The Burger King restaurant franchise opened its doors for the first time in South Africa, in Cape Town, in May. Picture: RUVAN BOSHOFF
The Burger King restaurant franchise opened its doors for the first time in South Africa, in Cape Town, in May last year. Picture: RUVAN BOSHOFF

BURGER King will open the doors of its first stores in Gauteng on February 1.

The global fast-food chain first launched in South Africa in May last year.

Local gaming and leisure group Grand Parade, through its subsidiary Utish Investments, holds the master franchise agreement to expand Burger King in South Africa.

The move is part of Burger King’s plans to expand into high-growth emerging markets.

Three stores will be opened on one day in Gauteng, at 60 Rivonia Road, at North Station Food Court at Park Station, and at the Sasol Circle Centre at the corner of the R55 and Theron Street in Centurion.

Burger King SA CEO Jaye Sinclair said this was in line with the company’s expansion strategy within southern Africa.

"We have seen overwhelming success since entering the local market and are confident that our offering will be well received," he said.

Fast-food operators in South Africa have benefited from the cash-rich and time-poor phenomenon, where rising affluence among the country’s middle class has led to greater use of quick-service dining over formal sit-down restaurants and preparing food at home.

Burger King’s presence will heat up competition in an already fierce environment where established players such as Steers and Wimpy, owned by Famous Brands, and US giant McDonald’s have been pushing aggressive promotions to attract customers.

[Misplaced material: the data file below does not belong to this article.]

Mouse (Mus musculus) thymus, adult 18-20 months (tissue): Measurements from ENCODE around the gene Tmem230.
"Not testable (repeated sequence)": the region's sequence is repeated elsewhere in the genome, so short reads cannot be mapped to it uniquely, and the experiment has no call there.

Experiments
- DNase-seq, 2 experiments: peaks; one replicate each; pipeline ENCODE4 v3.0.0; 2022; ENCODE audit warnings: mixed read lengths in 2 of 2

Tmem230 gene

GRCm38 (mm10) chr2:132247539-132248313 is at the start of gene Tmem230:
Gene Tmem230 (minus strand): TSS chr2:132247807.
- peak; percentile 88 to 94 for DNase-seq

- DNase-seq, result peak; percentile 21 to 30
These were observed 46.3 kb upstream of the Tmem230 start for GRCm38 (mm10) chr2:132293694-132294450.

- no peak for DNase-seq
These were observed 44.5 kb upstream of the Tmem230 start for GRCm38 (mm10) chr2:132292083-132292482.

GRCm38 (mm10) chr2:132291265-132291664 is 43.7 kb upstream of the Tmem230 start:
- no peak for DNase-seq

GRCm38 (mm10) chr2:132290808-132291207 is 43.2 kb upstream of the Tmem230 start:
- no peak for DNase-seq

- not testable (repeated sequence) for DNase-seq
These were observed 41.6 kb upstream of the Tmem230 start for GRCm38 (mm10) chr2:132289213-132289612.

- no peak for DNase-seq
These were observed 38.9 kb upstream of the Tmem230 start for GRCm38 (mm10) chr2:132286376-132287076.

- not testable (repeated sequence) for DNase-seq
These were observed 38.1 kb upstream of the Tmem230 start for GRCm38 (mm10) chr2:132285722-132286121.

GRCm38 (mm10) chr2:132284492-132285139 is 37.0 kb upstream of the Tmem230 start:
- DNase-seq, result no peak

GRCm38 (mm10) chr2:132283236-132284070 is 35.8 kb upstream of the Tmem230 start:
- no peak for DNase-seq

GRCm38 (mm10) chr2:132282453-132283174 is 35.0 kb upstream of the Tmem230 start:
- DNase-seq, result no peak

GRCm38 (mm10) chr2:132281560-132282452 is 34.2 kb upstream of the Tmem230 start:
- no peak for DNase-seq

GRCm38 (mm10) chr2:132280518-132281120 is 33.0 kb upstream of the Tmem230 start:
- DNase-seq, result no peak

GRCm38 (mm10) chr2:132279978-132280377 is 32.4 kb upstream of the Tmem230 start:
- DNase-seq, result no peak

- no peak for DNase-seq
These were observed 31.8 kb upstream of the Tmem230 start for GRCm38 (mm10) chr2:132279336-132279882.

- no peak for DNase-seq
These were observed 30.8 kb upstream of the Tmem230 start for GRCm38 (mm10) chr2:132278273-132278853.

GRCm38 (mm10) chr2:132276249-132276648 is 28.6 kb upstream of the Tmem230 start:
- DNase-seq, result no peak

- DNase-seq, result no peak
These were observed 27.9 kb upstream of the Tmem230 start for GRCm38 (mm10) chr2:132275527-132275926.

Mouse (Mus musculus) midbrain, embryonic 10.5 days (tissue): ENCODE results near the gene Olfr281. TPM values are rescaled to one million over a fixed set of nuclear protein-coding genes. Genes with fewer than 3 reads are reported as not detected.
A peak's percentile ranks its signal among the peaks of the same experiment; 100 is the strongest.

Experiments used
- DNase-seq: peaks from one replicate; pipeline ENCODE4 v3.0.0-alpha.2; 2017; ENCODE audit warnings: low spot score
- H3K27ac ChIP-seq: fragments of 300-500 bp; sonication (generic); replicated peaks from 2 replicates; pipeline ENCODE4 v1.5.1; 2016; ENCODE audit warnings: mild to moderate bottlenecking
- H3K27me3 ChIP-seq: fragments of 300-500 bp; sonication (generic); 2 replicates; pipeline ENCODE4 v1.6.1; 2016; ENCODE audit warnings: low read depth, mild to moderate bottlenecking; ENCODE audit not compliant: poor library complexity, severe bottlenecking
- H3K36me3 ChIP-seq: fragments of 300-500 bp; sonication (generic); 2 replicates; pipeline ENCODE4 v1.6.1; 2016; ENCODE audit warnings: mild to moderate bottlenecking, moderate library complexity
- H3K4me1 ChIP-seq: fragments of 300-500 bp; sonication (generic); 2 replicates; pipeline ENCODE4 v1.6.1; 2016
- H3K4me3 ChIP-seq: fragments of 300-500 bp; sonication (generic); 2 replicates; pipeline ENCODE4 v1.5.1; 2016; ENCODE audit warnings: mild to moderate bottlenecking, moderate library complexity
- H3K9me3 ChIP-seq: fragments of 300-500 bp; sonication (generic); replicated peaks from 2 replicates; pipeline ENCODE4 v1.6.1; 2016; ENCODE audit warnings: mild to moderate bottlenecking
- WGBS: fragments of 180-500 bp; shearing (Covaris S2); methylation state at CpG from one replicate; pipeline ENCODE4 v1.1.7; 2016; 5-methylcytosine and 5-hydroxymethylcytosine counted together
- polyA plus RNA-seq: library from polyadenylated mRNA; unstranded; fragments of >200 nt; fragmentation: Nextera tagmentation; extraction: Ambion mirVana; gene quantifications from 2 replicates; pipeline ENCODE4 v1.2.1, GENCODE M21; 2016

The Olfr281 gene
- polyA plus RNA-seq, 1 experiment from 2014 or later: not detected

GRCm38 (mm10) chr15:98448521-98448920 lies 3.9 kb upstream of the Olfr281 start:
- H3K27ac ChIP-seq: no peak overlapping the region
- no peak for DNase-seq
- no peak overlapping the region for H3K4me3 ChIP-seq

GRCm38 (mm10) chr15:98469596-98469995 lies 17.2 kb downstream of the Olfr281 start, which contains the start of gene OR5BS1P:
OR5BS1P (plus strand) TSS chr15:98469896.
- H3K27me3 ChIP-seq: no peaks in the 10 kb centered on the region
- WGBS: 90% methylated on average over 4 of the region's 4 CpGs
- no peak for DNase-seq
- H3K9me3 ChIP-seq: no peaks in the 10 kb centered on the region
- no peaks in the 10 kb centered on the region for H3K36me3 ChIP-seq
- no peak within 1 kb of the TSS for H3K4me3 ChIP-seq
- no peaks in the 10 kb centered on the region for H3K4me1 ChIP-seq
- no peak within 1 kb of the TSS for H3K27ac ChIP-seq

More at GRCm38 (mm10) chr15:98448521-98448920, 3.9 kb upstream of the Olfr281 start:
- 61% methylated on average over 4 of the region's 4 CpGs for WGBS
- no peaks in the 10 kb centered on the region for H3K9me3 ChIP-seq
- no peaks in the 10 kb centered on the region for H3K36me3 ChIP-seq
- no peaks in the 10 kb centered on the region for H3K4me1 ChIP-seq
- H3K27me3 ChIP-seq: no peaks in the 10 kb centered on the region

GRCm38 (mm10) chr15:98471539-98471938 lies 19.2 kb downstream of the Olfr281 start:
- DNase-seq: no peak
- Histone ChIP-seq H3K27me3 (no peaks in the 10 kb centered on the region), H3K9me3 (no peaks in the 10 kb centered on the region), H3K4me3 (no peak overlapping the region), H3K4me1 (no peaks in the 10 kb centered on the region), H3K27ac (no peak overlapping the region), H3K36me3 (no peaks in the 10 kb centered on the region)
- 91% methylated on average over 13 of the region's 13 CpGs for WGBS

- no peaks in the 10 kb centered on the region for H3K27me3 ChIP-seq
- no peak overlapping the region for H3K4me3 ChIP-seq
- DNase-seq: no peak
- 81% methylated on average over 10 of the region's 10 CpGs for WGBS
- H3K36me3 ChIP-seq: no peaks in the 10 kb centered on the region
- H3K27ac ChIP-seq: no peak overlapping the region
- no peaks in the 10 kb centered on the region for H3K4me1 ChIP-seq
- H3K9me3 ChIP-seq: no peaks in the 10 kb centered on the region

Burger King will also use South Africa as a platform to expand into fast-growing African countries. Its local licence agreement includes countries such as Namibia, Botswana, Zambia, Zimbabwe, Mozambique and Mauritius.

Ramping up its expansion across the country, Burger King SA in July last year signed a deal with Sasol that will see an undisclosed number of its sit-down, takeaway and drive-through restaurants open at the oil and gas company’s petrol-station forecourts.

To boost market share, retailers have partnered with petroleum firms as the changing lifestyles of time-poor consumers have boosted the demand for convenience stores.

According to BMi Research, forecourt retailing is an ultra-competitive channel, with the economic environment and changing retail landscape significantly influencing where people shop and what they buy.

José Cil, president of Europe, Middle East and Africa for Burger King Worldwide, said the agreement with Sasol allowed the company to position its brand across new channels and, therefore, expand its number of "guests and restaurants in South Africa".